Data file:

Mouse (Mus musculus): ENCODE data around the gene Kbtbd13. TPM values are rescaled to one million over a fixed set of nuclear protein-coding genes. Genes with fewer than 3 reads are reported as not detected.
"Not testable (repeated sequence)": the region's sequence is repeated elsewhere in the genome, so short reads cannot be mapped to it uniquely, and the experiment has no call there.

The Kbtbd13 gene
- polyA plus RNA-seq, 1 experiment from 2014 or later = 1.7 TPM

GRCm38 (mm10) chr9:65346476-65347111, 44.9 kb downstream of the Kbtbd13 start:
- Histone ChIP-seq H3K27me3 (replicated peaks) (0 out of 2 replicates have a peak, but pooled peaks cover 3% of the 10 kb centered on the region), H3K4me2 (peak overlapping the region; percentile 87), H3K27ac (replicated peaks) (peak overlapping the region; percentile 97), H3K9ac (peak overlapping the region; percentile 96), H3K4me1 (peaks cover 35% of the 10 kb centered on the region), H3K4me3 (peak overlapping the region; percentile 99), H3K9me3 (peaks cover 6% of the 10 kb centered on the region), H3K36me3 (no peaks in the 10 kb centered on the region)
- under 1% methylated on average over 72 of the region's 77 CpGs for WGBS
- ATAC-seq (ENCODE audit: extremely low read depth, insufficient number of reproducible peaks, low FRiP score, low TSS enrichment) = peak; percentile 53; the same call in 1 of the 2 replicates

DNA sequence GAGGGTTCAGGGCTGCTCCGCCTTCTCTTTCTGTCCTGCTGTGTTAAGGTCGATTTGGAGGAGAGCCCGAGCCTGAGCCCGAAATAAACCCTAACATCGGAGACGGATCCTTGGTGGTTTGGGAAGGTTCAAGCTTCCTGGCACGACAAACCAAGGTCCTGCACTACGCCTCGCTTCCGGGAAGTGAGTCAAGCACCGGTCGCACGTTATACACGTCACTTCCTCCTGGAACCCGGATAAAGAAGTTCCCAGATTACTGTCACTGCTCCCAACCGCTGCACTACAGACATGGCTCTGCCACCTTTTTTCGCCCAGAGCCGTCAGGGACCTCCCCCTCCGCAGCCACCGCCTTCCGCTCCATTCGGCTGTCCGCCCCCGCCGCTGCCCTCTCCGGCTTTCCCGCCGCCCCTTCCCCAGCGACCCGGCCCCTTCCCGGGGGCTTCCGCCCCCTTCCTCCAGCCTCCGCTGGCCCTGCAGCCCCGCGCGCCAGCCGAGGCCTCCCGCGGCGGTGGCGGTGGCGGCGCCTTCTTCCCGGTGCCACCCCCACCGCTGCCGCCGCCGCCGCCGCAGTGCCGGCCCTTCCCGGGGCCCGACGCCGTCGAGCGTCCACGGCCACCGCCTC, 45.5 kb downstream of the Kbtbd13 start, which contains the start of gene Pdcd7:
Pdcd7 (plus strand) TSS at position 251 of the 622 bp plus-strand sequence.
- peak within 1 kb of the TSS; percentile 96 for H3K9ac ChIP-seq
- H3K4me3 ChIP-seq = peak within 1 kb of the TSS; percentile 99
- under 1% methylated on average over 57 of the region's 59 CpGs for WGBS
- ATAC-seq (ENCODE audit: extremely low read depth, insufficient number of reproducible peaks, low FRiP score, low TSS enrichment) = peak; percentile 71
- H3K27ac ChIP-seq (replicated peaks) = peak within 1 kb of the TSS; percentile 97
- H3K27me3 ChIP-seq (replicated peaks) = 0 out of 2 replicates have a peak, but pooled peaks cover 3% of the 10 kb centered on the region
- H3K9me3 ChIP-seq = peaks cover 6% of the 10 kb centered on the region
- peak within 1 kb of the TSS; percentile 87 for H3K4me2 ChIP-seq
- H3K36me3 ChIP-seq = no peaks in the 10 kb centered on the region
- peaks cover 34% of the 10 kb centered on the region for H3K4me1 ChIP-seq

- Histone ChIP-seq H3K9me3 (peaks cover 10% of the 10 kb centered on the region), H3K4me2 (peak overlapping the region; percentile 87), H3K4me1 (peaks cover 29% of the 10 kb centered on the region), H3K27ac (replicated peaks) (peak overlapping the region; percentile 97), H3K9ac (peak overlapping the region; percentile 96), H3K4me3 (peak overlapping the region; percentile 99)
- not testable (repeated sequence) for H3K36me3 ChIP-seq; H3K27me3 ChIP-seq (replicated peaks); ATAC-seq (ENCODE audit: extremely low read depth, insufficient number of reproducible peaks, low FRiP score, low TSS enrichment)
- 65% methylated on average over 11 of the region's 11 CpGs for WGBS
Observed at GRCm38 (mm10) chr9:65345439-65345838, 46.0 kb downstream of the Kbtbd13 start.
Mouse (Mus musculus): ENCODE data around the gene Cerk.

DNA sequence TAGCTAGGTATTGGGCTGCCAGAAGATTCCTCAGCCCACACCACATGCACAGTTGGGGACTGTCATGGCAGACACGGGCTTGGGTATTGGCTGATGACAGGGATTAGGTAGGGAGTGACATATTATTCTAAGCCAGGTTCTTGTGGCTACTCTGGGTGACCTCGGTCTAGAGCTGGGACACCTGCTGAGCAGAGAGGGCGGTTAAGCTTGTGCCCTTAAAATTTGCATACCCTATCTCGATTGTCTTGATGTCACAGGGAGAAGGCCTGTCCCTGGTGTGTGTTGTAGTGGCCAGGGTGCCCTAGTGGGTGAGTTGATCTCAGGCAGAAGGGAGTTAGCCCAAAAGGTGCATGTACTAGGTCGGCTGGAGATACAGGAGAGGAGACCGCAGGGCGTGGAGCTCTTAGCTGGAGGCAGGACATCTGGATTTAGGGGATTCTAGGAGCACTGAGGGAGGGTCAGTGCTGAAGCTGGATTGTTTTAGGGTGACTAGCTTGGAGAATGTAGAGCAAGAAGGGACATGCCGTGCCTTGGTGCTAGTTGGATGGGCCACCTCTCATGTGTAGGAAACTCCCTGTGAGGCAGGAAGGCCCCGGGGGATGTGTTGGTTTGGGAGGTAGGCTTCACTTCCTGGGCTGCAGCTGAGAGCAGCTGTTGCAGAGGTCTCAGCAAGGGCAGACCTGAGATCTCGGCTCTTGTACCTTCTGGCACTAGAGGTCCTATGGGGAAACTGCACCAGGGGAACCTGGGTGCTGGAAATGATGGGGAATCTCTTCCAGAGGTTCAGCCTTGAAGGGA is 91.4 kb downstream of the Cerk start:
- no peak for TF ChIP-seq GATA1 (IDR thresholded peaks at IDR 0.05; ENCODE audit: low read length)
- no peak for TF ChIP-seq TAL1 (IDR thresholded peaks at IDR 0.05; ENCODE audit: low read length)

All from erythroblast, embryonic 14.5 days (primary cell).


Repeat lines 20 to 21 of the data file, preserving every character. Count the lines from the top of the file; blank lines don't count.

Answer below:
- peaks cover 34% of the 10 kb centered on the region for H3K4me1 ChIP-seq

- Histone ChIP-seq H3K9me3 (peaks cover 10% of the 10 kb centered on the region), H3K4me2 (peak overlapping the region; percentile 87), H3K4me1 (peaks cover 29% of the 10 kb centered on the region), H3K27ac (replicated peaks) (peak overlapping the region; percentile 97), H3K9ac (peak overlapping the region; percentile 96), H3K4me3 (peak overlapping the region; percentile 99)